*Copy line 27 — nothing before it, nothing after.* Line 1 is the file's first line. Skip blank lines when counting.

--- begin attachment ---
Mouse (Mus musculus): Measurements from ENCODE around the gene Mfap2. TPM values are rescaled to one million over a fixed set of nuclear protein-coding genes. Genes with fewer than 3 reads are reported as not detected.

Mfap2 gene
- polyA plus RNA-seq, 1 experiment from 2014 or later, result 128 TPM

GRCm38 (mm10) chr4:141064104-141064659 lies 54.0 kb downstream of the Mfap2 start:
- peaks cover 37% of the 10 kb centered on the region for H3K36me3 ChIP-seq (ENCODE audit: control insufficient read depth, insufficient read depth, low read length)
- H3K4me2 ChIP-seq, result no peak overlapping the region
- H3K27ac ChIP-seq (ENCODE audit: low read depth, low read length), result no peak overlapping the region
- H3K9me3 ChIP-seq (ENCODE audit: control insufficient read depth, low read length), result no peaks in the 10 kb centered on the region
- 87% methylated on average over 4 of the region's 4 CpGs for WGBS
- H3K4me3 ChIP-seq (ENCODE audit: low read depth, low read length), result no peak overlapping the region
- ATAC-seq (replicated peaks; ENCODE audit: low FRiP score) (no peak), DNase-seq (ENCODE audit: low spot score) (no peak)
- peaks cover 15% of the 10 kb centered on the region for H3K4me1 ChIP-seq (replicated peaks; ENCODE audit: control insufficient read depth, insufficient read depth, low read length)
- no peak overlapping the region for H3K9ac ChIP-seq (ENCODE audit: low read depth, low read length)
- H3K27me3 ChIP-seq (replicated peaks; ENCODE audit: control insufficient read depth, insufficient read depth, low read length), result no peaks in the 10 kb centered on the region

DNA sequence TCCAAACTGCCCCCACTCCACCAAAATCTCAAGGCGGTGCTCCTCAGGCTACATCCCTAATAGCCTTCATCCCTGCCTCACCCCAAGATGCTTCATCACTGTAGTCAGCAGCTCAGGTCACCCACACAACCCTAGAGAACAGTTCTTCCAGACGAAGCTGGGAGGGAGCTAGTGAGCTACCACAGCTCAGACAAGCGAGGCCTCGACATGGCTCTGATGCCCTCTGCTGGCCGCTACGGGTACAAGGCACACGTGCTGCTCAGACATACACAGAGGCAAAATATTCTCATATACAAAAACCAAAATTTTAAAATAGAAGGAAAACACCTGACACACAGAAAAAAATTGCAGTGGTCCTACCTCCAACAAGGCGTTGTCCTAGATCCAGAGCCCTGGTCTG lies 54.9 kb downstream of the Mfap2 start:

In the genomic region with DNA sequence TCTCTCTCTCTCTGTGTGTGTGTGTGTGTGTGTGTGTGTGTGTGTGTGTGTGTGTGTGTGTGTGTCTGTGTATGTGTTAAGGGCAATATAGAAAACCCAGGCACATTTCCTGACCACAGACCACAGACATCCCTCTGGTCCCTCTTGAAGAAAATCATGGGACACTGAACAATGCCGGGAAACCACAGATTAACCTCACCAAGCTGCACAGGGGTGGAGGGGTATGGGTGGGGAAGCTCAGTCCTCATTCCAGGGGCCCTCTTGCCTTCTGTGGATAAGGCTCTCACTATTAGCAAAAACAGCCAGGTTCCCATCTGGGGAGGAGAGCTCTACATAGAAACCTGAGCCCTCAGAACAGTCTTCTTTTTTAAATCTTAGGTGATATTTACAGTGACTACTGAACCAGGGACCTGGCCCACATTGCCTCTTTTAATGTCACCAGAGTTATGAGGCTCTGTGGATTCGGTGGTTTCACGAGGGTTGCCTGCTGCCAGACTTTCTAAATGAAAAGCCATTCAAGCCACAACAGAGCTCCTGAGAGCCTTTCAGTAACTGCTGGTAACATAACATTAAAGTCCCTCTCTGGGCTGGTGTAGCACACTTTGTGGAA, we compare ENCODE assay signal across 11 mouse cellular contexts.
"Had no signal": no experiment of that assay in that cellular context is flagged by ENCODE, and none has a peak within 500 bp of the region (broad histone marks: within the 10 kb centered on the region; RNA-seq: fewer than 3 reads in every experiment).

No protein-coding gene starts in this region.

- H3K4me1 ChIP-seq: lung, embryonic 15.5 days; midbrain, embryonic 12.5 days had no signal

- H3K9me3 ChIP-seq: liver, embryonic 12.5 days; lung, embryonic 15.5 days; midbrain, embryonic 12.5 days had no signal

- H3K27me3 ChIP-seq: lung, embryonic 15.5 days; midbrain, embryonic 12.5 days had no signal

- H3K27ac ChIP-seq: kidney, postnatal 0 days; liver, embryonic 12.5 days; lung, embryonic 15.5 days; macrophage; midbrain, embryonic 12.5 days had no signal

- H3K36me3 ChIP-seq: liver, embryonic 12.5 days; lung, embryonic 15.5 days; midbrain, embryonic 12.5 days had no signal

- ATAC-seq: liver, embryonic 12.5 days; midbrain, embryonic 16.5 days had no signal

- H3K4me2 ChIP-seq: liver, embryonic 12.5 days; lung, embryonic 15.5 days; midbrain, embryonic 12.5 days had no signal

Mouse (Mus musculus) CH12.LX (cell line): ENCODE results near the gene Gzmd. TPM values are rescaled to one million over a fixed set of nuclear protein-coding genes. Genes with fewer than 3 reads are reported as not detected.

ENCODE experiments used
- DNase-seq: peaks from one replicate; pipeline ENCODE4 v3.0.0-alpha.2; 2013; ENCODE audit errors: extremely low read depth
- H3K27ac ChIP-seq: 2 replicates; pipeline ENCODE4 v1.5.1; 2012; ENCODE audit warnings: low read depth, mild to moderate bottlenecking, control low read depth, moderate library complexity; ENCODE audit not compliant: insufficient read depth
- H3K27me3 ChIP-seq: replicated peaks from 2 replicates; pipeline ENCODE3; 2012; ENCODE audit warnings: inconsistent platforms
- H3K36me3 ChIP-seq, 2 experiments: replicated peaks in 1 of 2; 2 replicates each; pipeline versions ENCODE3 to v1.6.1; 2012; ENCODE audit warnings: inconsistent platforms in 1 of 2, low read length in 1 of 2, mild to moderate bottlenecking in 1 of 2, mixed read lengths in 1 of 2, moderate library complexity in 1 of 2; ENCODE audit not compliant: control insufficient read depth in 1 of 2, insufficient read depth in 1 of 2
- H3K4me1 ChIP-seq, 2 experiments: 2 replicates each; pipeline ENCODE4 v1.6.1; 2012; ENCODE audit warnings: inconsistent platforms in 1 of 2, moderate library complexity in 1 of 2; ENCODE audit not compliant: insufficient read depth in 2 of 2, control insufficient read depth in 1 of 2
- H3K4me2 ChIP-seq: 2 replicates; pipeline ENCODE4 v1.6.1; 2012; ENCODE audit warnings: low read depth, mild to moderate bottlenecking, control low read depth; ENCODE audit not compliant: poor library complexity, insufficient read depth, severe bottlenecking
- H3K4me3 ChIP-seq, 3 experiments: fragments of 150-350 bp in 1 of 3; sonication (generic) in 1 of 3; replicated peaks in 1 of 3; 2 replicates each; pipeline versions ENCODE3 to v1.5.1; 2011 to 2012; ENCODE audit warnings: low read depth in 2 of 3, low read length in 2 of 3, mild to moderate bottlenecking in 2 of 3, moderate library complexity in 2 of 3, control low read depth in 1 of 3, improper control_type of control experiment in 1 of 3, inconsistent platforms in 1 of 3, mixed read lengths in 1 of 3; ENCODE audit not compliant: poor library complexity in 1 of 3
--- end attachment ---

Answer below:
ENCODE experiments used